While keeping the practice of street demonstration alive and  intact, PKR, PR and PR carefully dissociates themselves from the issue of LGBT as such . This is carefully done in several ways.One way is to avoid official statement on the issue of LGBT directly. So as not to appear too glaring, members are allowed to speak up ' as individuals'. If pushed to the wall in making an official stand, they would sidestep into general diffused and abstract issues like 'human rights', 'freedom of expression', 'freedom from persecution', and of course the usual ' draconian establishment', ' authoritarian police' and 'protection of minority rights'.

In opposition to what PAS, PKR and PR see as 'heavy-handedness' or 'intolerance' of the authority, they advocate a general approach of 'social education', ' dialogue', 'forum', 'engagement' or ' moral persuasion' towards LGBT. While such approaches have their objective values, coming from PAS, PKR and PR they represent a glaring departure, even a stark contradiction to their general political disposition. All of a sudden we note the generally orthodox PAS and segments of PKR, noted for their preoccupation with attire, rituals , 'westernisation', sexual segregation and the like, prescribing rather unconvincingly the 'social education' approach or 'tolerance' towards alternative sexual mores or norms. The jarring contradiction suggests political expediency rather than political conviction or principle.

Although the opposition has 'dissociated' itself from LGBT as an issue, it has has vested interests in the polemics over the Seksualiti Merdeka 2011 event, politically speaking. The General Election is around the corner. It is clear that sex videos of wayward leaders would be one of the major arsenal of adversaries. If such videos promise to be a major political liability to the opposition, it would serve their cause to tamper sexual norm or values of society. If the paradigm of public sexual norm or values could be conditioned somewhat towards greater 'liberality' or 'permissiveness', then the errant sexual conduct of key oppositional leaders could be made more acceptable or palatable. In this way it is hoped  the public would be more accommodating, ' forgiving', 'understanding' of deviant leaders. Shifting the paradigm of sexual mores and values, or at least relativising it, would be an imperative of 'damage control' in the face of serial exposure of leaders in the mass media.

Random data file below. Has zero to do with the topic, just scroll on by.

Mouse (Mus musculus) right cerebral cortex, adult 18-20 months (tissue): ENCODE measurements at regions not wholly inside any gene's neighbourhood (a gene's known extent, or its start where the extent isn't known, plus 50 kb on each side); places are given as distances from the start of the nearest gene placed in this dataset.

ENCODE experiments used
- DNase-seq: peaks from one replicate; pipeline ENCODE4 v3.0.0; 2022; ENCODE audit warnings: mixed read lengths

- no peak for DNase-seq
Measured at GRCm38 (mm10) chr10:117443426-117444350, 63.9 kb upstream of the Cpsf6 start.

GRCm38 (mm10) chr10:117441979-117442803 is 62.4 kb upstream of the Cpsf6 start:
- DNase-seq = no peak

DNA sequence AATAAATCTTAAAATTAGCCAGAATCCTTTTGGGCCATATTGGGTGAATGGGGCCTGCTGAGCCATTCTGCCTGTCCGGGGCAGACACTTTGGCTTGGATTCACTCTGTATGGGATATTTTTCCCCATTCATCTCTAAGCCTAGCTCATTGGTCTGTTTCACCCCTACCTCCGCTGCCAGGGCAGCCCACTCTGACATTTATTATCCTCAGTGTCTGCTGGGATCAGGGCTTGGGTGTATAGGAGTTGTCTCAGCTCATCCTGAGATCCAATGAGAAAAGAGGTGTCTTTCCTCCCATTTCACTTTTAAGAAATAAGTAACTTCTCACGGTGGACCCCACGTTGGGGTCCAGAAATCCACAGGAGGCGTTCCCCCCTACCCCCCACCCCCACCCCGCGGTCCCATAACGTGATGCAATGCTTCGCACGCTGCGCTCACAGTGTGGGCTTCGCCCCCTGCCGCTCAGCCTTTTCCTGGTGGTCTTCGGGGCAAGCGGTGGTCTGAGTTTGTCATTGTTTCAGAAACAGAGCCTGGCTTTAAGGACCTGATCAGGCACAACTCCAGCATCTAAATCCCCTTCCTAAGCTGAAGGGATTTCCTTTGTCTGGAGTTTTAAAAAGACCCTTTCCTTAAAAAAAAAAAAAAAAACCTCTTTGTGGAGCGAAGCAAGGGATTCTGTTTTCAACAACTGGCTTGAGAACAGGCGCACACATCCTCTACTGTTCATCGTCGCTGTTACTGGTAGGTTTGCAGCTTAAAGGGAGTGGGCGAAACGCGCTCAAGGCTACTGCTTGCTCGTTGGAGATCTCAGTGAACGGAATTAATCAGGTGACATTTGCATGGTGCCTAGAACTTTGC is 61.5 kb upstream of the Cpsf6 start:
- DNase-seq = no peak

As evident in the Sensualiti Merdeka 2011 issue, the opposition is not really interested in the issues as such when it comes to street demonstration. It merely wants to ride the practice of street demonstration to its full advantages. Hence the public can expect the practice of street demonstration to continue or intensify. From the perspective of the opposition, street demonstration is to be eventually transformed into an opposition tradition. This explains why the practice is of increasing frequency, assuming a serial nature. It explains too why leadership and sponsorship is always the same for several incidents. As far as I can see, the interests is to move politics from parliament, the mass media, into the street. To shift politics from discussion and dialogue to 'direct action', regardless of what sponsors claim or declare to the contrary. Who knows, one day Malaysia can go the way of 'people's power' in the Middle East. Until then, never mind the issues. What matters is the drill must go on, the thrill must be whetted. To be prepared for any eventuality, 'the thrill of the drill' must be sustained at all cost!